btw, the US remains an enormously wealthy country. Apple has US$70B in cash reserves, more than the entire Federal Government today.

    And the richest 400 people in the country (according to Forbes) hold wealth of about US$1.4T.

    • Afewknowthetruth 3.1

      Money is created out of thin air when a loan is made.

      http://videolectures.net/google_grignon_debt/

      None of the money people think they have actually exists. Most of it is in the form of computer entries. And some of it is in the form of pieces of worthless paper. If ALL loans were repaid overnight most of the money people think exists would vanish overnight.

      For the moment people believe the computer entries and pieces of paper have value, so they able to trade them. However, it’s when a lot of people try to trade them in for something tangible that the real value, i.e. zero, becomes apaparent. Hence gold has risen from under $1200 to $1600+ over the past year, as people offload their ‘toilet paper’.

      China is currently offloading as much of the worthless stuff (T bonds etc.) as possible and is converting the computer digits and pieces of paper into gold, oil, ownership of land and companies etc.

      Whether the pieces of paper that claim ownnership of land and companies will be of much use in the severely energy- depleted world we are headed into is yet to be determined. And whther the gold will be much use when there is little food a few years hence is also food for thought.

      The financial system contains the makings of its own downfall.

      It has only been the increasing availability of cheap energy that has allowed the Ponzi scheme to inflate to the degree it has. The days of cheap energy and abundant are rapidly drawing to a close. The Ponzi scheme based on consumption of oil and creating money out of thin air must collapse soon.

  4. Colonial Viper 4

    Illegal Mexican immigrants leave US for better economic conditions at home

    Seriously, you read that right.

    “It’s now easier to buy homes on credit, find a job and access higher education in Mexico,” Sacramento’s Mexican consul general, Carlos González Gutiérrez, said Wednesday. “We have become a middle-class country.”

    Mexico’s unemployment rate is now 4.9 percent, compared with 9.4 percent joblessness in the United States.

    An estimated 300,000 undocumented immigrants have left California since 2008.

    http://www.sacbee.com/2011/07/28/3799513/improving-mexican-economy-draws.html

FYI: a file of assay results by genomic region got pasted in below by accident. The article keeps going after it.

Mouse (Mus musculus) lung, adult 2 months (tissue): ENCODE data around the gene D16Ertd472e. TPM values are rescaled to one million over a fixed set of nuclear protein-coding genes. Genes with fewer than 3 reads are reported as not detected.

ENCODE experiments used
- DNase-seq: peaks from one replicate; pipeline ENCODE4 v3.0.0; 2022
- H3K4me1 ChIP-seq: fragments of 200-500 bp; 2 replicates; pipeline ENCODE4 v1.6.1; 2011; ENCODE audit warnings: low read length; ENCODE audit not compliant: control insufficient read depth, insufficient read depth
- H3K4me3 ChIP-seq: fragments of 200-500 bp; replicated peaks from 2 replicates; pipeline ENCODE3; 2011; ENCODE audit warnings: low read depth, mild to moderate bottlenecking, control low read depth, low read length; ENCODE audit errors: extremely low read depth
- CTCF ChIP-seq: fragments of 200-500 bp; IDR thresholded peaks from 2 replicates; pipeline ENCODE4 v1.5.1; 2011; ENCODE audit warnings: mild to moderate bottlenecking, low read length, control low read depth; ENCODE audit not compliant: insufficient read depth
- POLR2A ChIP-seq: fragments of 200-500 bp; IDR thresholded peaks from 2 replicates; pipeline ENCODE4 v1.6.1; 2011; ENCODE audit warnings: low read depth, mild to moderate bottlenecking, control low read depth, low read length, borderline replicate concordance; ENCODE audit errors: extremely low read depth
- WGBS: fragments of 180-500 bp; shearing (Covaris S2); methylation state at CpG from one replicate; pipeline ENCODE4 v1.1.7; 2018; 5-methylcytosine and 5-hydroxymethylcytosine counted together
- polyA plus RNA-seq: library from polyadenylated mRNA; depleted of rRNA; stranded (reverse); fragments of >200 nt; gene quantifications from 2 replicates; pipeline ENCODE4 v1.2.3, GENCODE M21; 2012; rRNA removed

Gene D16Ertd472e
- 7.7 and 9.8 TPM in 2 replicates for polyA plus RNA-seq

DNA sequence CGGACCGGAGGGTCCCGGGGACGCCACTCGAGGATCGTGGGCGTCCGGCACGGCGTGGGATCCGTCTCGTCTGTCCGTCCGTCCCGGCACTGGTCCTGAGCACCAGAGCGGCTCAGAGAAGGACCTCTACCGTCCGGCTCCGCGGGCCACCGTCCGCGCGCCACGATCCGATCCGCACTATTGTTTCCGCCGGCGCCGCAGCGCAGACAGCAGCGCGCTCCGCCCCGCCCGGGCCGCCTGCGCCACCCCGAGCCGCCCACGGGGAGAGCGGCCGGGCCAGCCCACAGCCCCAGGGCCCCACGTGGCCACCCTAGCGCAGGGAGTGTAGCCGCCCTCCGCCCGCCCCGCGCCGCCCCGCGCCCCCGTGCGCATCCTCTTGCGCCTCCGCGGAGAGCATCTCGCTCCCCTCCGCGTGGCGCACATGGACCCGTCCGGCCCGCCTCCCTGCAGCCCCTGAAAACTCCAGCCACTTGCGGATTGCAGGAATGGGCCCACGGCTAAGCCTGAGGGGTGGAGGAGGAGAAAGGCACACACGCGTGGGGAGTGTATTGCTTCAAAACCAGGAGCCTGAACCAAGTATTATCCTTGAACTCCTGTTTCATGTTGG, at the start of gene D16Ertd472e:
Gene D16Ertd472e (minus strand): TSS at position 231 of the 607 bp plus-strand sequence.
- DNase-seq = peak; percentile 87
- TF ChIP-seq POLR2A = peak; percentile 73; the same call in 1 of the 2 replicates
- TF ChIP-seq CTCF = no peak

5. Bill 5

    Co-operation isn’t the problem. Capitulation is the problem. The ‘left’ are forever going down the road of compromise and winding up in capitulation city.

    • Colonial Viper 5.1

      yeah you can see how Obama has completely failed so far in his presidency, even with things that the majority of Americans support eg. higher taxes for the rich and a public healthcare option.

      In the US big money rules the game of politics. A list of big donors to Obama reveals all the same suspects, banks, big oil, etc.

  6. Afewknowthetruth 6

    The US is going to have to increase the budget for cleaning up the mess after weather-related disasters -another consequence of the short term, pro-corporate profit policies that have been in place for decades.

    http://www.washingtonpost.com/blogs/capital-weather-gang/post/2011-ties-record-for-most-billion-dollar-weather-disasters/2011/07/26/gIQAvMd7aI_blog.html

    2011 already ties for the most, and the hurricane season has hardly started.

    And until hurricanes deliver water, the southwest bakes and burns -yet more environmental and economic toll. No wonder Mexicans are leavi for home.

  7. Oligarkey 8

    Up until the last few years, i saw the level of greed in the US oligarchy as akin to a ravenous serpent eating its own tail in pursuit of more flesh to feast on. I saw the American empire as reminiscent of the classical Roman one – the oligarchy having become so arrogant and greedy that the consensus that its rule was built on would have to collapse. Now i realise – they have simply been in a process of moving their capital all over the world creating capitalist “democracies” that have a veneer of independence, but in financial and macroeconomic terms are owned and controlled by the centers of global capital, that are given form in the World Bank, IMF and other US-based, but ostensibly global financial institutions. The plan has been to weaken national institutions, such as labour unions, by playing divide and rule with the supply of capital (unemployment and offshoring kills union/labour bargaining power), delivering control of the political process to the capital-supplying institutions. So it’s faulty to look at the US’s crisis as national and recent. It’s part of a global, long-term plan to create one world market, where the share of economic surplus going to labour decreases, and the share going to capital increases. So it actually suits the capital elite quite nicely to have the US markets in turmoil, because it further weakens national institutions of civil society that provide a counter-balance to their control of the political process, both nationally and globally. It increases their bargaining power in the labour market.